by Barry Wurst II
Victor Hugo’s 1862 novel Les Miserables has been made into a movie six times before, but this is the first adaptation of the smash 1985 musical, which is one of the most celebrated, longest running productions in Broadway’s history. Directed by Tom Hooper, who previously helmed The King’s Speech and presenting itself as the biggest epic holiday movie not featuring hobbits, this is best suited for longtime fans of the musical, of which I am not. Yet, even Les Miz die hards might notice that something is truly missing.
Hugh Jackman stars as Jean Valjean, a criminal being forever pursued by the tireless officer Javert (Russell Crowe), who reinvents himself as a respectable businessman. Valjean takes pity on a battered prostitute (Anne Hathway) who works at his mill, and makes her a lifetime promise to protect her daughter. This seals Valjean’s fate as a man in seeking redemption in the form of caring for others, though Javert’s persistence in catching him never wavers, even once the French Revolution begins.
It never fully transcends its theater origins, as the staging of many scenes, particularly the very theatrical placement of the actors on the large, Dickensian sets, remind you you’re watching a filmed musical. The story is so rushed, we don’t get to know many of the supporting characters or care about them. During the big wartime finale (which finally succeeds in giving a claustrophobic film a sense of scale), a number of characters die but you won’t have the emotional response the filmmakers intended.
Much has been made of how the songs were recorded live on the set, but this presents mixed results. The little seen musicals The Fantasticks and At Long Last Love both did this first decades ago and had slightly better success–some of the lines are unintelligible: as the actors are emoting so much, they occasionally mumble.
Everyone in the star-studded cast is an exceptional singer, though not everyone is well chosen for their roles. Hathaway’s performance of “I Dreamed a Dream” is so powerful and her scenes are so wrenching, she is simply the best part about the movie. When her character, which is a small, supporting role, exits the story, her loss is felt for the remainder of the two and a half hour running time.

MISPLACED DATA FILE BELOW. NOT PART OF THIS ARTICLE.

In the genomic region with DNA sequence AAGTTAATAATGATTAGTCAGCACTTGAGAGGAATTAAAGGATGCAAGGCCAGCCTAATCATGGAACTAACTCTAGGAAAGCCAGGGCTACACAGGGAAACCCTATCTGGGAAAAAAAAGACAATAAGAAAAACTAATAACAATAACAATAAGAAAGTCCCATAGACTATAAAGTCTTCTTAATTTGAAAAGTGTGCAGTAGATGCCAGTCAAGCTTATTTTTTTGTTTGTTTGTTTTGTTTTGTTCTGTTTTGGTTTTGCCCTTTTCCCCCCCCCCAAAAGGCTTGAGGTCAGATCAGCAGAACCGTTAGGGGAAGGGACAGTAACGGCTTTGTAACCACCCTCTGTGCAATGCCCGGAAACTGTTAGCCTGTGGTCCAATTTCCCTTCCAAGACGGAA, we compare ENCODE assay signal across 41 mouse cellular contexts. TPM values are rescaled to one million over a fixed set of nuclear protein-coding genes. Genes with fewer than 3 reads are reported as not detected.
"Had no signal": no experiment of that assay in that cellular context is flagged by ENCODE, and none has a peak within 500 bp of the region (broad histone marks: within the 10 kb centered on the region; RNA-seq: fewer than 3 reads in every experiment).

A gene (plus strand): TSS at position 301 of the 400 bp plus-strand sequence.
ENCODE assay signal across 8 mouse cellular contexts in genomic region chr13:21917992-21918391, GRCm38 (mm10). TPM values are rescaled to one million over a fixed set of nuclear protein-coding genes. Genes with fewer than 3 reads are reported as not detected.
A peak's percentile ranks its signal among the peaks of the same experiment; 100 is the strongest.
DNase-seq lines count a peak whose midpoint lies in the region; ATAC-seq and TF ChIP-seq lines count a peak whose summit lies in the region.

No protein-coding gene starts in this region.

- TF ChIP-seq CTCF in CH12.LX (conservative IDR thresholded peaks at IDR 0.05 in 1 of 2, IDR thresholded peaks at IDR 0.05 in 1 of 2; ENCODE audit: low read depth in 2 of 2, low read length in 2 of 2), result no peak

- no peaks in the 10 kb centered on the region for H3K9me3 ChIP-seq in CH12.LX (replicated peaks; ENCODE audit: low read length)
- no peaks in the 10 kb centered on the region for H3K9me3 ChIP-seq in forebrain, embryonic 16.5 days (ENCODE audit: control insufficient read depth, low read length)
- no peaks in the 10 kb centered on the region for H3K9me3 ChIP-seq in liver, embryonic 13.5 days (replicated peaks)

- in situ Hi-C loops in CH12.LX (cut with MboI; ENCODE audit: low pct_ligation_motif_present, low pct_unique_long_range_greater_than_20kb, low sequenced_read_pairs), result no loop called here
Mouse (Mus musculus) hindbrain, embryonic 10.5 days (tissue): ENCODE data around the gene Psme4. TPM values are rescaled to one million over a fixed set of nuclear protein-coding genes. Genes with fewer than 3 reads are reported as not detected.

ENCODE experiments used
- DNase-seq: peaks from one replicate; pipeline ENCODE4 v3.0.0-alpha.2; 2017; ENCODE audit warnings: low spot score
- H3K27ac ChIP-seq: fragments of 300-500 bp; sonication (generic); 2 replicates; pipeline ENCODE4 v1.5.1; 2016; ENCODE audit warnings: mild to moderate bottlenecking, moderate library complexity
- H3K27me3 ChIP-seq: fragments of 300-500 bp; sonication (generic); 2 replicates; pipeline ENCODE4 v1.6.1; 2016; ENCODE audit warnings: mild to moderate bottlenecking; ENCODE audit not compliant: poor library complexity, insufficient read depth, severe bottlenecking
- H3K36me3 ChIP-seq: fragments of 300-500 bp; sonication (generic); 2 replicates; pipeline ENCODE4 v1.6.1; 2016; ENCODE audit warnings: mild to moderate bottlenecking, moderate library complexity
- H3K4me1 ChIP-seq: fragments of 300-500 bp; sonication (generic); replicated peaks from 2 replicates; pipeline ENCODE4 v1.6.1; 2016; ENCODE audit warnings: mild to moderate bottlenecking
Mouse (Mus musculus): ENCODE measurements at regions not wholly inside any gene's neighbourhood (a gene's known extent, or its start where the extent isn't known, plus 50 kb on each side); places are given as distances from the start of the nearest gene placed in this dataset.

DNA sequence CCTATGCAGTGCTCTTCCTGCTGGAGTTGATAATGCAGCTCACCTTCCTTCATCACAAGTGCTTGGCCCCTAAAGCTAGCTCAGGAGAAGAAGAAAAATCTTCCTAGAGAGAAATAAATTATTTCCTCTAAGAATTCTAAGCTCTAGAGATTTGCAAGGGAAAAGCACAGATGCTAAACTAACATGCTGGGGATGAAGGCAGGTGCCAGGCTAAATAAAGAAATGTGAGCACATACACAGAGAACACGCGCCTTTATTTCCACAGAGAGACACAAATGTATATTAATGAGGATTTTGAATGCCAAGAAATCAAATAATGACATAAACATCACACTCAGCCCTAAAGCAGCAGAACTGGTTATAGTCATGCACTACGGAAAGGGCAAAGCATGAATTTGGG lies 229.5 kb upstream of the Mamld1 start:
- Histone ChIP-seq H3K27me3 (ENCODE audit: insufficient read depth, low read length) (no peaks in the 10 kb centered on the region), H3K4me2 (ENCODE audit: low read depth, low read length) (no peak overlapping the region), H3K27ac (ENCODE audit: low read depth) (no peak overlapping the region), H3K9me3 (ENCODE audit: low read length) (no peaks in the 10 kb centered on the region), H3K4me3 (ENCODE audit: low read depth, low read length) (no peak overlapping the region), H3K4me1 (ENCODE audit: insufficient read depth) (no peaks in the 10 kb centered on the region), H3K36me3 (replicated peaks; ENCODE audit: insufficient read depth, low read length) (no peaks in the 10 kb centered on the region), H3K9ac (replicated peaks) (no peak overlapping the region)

Jackman conveys the humanity of his character and his Broadway chops come across, though he has given better performances. Crowe’s bellowing, exceptionally strong vocals are a nice surprise, but his singing is better than his acting; his character is supposed to appear possessed with catching Valjean but his stiff, inexpressive acting makes Javert seem mostly annoyed.
Amanda Seyfried is stunningly good in the key role of Cosette but the love triangle between her character, Marius and Eponine is one of the numerous subplots that never connect, particularly due to Samantha Bark’s unimpressive turn as Eponine. Sascha Baron Cohen’s comic instincts serve him well as Fagen-like creep but he and Helena Bonham Carter (who’s repeating herself here) play characters who feel like an intrusion, rather than a comic interlude who belong in this story.
The music is often lovely, though producer Cameron Mackintosh’s following Broadway musical, Miss Saigon, has similar themes and characters and is superior in every way. Perhaps this is the best filmed version of the Broadway show one could make but the essence of Hugo’s story and the haunting quality of his characters are muted. Even the truncated but riveting 1998 version with Liam Neeson and Geoffrey Rush had better focus and dramatic heft than this.
Hathaway and some beautiful songs are the reason to see this but the stage version is likely the preferred, more impactful experience. A Les Miz-ed opportunity.
Rated PG-13/157 Min.